Swept out of its nest by the tsunami which followed the Japanese earthquake of March 2011, the chick survived and has now flown from the Atoll, not to return for another four to six years.
The chick is the offspring of a pair of albatrosses ringed/banded as fledglings at the species’ main breeding stronghold on Japan’s Torishima Island. Their nest is located in the centre of the Short-tailed Albatross decoy plot, which was initiated in 2000 when three different short-tails from Torishima were visiting Midway Atoll.
The decoys include ten models of Short-tailed Albatrosses in adult plumage, and six in immature plumage, replicated from an original model by Japanese wild bird carver Haruo Uchiyama. They were supplemented with decoys donated to the project by the National Audubon Society’s Seabird Restoration Program. Originally used in a project to attract Laysan Albatrosses, these stylized decoys were repainted to look like Short-tailed Albatrosses.
Using decoys is thought to have helped attract albatrosses to nest.
“Social attraction for long-lived, highly philopatric species such as albatross needs to run for many years until birds are induced to pioneer new sites,” said Stephen W. Kress, director of Audubon’s Seabird Restoration Program, who pioneered the social attraction method using decoys and recordings. “Of course the role of the decoys is difficult to assess, but these and the sound recordings likely played a key role in this first nesting. I followed this project closely and I am thrilled at the outcome.”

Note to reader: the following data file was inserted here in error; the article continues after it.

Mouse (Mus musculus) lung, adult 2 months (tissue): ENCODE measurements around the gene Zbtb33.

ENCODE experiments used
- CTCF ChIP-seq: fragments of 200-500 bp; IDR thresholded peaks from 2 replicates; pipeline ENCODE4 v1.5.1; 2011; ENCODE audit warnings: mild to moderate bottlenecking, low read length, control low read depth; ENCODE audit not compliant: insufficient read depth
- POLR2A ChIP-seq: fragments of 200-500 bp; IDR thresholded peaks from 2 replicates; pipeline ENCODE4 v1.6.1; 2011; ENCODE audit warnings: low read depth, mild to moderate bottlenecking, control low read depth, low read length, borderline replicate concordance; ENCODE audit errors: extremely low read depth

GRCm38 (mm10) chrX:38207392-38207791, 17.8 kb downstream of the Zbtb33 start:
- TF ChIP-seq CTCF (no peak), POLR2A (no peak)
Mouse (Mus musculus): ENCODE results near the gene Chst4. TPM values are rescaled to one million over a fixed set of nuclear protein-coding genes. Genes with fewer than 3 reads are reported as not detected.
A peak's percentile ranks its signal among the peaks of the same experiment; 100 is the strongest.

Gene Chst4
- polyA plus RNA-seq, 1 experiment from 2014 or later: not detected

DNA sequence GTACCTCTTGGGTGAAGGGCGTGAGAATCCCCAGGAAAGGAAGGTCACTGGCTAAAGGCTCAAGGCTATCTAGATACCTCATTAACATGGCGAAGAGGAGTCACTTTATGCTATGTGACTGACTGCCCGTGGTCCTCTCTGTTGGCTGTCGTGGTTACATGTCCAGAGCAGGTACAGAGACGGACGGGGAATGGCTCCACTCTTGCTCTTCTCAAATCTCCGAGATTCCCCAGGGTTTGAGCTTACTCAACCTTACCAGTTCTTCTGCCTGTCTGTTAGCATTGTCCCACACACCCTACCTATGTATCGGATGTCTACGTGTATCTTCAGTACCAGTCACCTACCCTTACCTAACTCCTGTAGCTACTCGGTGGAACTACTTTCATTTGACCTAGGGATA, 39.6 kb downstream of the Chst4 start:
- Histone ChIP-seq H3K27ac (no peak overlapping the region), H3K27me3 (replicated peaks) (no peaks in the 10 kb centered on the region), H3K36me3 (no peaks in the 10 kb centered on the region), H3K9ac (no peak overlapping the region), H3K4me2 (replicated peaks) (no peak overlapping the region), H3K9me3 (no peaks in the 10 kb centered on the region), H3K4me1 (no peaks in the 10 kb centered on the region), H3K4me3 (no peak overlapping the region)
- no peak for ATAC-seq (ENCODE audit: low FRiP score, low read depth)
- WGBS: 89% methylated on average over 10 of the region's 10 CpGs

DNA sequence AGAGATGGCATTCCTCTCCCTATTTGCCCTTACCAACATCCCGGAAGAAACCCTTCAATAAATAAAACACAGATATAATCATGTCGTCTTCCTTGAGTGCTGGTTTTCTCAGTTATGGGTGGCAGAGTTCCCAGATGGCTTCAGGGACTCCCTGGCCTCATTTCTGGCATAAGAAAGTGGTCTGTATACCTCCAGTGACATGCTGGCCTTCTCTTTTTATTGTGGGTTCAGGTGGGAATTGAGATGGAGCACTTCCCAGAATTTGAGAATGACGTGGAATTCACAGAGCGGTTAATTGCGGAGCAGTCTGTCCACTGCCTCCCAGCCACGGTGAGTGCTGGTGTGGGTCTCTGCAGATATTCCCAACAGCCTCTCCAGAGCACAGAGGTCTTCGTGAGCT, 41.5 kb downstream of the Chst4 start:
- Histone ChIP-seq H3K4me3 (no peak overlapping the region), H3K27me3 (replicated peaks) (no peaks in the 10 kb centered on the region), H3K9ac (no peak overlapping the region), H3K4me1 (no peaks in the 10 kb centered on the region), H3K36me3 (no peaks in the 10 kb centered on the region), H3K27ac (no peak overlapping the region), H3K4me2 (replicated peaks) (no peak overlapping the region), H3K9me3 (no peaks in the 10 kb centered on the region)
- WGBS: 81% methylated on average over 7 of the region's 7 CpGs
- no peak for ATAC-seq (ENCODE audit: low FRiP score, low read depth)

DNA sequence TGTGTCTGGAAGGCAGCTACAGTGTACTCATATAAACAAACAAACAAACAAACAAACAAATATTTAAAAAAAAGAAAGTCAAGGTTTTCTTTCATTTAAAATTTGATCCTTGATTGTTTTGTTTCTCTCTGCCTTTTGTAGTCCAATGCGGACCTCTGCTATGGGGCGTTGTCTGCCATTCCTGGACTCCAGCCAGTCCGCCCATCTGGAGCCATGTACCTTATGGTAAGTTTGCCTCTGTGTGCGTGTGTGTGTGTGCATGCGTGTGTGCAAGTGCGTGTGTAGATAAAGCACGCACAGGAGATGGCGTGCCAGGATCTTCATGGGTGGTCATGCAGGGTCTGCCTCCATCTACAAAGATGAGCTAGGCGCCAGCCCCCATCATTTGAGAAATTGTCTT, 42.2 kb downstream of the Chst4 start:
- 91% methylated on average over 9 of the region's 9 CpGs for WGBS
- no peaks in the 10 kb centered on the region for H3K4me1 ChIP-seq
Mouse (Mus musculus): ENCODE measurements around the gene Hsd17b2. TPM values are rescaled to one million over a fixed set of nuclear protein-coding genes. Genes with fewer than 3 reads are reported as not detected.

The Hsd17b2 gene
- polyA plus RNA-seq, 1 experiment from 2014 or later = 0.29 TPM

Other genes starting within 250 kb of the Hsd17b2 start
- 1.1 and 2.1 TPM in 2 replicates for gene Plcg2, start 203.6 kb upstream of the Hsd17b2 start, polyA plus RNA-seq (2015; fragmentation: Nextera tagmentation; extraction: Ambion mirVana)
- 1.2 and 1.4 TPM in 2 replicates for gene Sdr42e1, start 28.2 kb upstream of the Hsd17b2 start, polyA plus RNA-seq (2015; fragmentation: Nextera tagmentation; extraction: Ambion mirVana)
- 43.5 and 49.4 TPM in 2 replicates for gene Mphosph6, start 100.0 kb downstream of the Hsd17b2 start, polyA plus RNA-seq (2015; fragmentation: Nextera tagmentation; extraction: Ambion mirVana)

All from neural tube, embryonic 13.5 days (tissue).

Dr Kress added: “The first nesting of a Short-tailed Albatross at Midway Island provides a new outpost for this much beleaguered seabird- demonstrating that the species is adaptable to this new part of its world range. It also demonstrates how people can effectively encourage new colonies that reduce risk to the species by creating multiple nesting sites.”
The pair of Short-tailed Albatrosses had been returning to Midway since 2007. In 2009 they built a nest, but no egg was seen. Then in November 2010, an egg was discovered under the presumed male of the pair. It hatched on January 14, and the fledged youngster left the island on June 11, according to the US Fish and Wildlife Service.
In 1954, 25 birds were present on Torishima. With conservation efforts the species has undergone a substantial increase, with about 426 breeding pairs on Torishima in 2008. Conservation measures away from the breeding grounds have included working with both the Alaska demersal longline fishery and the Hawaii-based pelagic longline fishery to prevent albatrosses from dying on longline hooks as they are set. Designing and freely distributing streamer lines to the fishing fleets have reduced albatross deaths at sea and helped increase the albatross population.
“The United States Senate need to ratify the Agreement to Conserve Albatross and Petrels (ACAP), ” said Audubon’s Glenn Olson. “It will help lead to wider adoption by other nation’s fishing fleets of measures to reduce mortality of seabirds during longline fishing”.
See related Audubon magazine blog http://bit.ly/okGW97